Although onion and garlic both may seem like totally harmless everyday kitchen staples to you, they are in no way safe for your cat -- or dog, for the matter. Not only are onions and garlic both poisonous to pets, so are all of their "relatives," from leeks to scallions.
Toxicity of Onion and Garlic
Although onions and garlic are hazardous to cats, dogs and horses, they are especially risky to felines, warns the ASPCA. If a cat takes in enough of either of these foods, he may develop severe red blood cell detriment and a condition known as Heinz body hemolytic anemia. It may take several days for anemia symptoms to become apparent in cats, whether reddish urine or weakness. All forms of both of these kinds of alliums are threatening to felines -- even ground up, powdered onions.
If you're worried that your cat had onions or garlic in any amount, seek veterinary assistance immediately -- without even a moment of hesitation. Also be attentive to key signs of consumption. If your cat ate onions or garlic, you may notice him throwing up.
If your poor kitty is suffering from loose, watery stools and is making more trips to his litter box than normal, diarrhea may be the culprit. Diarrhea sometimes signifies onion and garlic toxicity, so don't dismiss it as a minor tummy upset.
Quickly glance into your pet's litter box. If his urine appears to be tinged with blood, act fast. Even if the blood in the urine is unrelated to allium toxicity, it could indicate a bevy of other health ailments, including feline urological syndrome and bacterial cystitis.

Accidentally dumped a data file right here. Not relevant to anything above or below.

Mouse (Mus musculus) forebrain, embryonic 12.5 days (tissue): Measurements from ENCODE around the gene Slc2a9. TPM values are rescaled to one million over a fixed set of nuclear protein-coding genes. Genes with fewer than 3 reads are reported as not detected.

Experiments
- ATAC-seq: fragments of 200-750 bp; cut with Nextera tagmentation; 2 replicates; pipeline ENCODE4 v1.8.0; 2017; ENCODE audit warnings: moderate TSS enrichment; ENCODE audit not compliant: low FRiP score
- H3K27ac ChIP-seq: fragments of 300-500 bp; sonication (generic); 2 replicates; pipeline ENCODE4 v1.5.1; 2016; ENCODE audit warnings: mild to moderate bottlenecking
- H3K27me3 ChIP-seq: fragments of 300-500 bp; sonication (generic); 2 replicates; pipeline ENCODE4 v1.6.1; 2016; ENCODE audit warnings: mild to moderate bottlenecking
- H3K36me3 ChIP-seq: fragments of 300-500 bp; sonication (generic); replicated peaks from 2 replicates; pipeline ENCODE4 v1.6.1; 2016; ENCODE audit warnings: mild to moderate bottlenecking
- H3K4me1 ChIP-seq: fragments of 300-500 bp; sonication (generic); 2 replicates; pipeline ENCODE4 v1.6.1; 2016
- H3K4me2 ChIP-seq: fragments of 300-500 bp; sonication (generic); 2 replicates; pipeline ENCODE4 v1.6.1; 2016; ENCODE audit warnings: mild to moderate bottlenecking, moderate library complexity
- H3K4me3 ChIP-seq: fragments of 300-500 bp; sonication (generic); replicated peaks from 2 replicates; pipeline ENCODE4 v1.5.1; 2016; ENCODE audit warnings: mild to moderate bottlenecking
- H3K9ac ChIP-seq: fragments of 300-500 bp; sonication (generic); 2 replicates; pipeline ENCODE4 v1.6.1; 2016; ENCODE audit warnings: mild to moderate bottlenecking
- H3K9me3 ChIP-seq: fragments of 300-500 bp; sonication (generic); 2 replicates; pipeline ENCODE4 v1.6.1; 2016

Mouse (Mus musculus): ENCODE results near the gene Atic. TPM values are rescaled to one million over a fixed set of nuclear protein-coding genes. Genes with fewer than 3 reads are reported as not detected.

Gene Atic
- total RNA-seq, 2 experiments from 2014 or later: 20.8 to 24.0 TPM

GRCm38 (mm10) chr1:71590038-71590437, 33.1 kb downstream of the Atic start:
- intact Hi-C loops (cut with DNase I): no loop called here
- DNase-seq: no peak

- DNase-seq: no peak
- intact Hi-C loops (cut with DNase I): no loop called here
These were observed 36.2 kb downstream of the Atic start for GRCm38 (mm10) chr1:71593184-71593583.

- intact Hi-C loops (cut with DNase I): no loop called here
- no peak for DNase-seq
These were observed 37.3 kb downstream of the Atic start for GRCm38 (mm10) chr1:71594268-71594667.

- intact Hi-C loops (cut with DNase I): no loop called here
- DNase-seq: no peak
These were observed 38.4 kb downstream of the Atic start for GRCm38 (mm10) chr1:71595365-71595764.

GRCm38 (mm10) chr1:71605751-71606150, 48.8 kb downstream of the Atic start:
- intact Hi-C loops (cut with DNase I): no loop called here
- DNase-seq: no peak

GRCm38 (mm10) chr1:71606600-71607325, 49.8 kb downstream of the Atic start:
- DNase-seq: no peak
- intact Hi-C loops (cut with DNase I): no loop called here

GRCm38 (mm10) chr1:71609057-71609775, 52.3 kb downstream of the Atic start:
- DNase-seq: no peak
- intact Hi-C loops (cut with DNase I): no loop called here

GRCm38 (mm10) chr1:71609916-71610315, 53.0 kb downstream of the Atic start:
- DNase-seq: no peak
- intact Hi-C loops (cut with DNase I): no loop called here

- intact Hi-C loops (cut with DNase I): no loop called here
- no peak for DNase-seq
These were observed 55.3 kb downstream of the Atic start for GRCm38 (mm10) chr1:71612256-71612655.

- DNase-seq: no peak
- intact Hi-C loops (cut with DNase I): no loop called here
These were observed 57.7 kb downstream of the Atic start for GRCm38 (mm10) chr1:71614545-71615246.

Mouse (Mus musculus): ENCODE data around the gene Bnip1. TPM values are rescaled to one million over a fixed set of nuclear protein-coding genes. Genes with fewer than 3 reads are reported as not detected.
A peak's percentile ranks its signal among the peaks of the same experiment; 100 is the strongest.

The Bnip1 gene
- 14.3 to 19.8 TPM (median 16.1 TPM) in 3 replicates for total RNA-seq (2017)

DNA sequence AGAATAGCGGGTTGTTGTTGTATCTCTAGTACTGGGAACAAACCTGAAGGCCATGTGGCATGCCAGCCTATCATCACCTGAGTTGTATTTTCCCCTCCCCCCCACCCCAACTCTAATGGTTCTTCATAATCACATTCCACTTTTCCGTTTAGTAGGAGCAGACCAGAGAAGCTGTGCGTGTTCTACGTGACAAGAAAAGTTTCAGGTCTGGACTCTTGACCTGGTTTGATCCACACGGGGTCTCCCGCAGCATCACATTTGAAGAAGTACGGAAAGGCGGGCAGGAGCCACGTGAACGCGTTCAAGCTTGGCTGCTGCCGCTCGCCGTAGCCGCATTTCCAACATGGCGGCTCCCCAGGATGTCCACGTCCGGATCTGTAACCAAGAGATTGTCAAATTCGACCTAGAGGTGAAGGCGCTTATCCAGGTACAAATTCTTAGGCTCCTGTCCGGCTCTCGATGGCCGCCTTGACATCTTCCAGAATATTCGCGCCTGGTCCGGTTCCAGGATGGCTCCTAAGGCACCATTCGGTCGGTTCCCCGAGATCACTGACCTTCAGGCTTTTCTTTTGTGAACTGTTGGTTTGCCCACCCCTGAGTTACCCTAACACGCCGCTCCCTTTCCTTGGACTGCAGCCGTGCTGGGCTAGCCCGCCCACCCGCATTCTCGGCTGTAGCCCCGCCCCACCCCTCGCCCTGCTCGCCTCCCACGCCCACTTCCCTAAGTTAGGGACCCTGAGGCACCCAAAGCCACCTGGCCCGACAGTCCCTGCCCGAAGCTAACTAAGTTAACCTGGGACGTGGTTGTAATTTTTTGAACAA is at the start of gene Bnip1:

Panting and Lack of Strength
Panting is not as common in felines as it is in canines, so if your precious kitty is panting, something is up -- possibly onion or garlic poisoning. If your cat appears to be zapped of energy, weak and just tired, investigate the situation. Cats with onion or garlic toxicity sometimes even fall to the ground out of sheer frailty.
Stomachaches also occasionally signify onion and garlic toxicity. If your cat's body appears to be crouched over in discomfort, don't ignore it. The poor thing is likely experiencing major tummy pain.
Other Symptoms and Signs
Other common symptoms and signs of allium ingestion in felines are excessive salivation, rapid heart rate, irritation inside of the mouth and unusually light colored gums. Whether you notice one symptom or five of them, one thing is certain -- your cat requires veterinary attention, pronto.
- Cornell University College of Veterinary Medicine: Consultant
- The Humane Society of the United States: Common Household Dangers for Pets
- ASPCA: Onion
- ASPCA: Garlic
- Cornell University College of Veterinary Medicine: Pet First Aid
- Virginia-Maryland Regional College of Veterinary Medicine: Heinz Body Anemia in Cats
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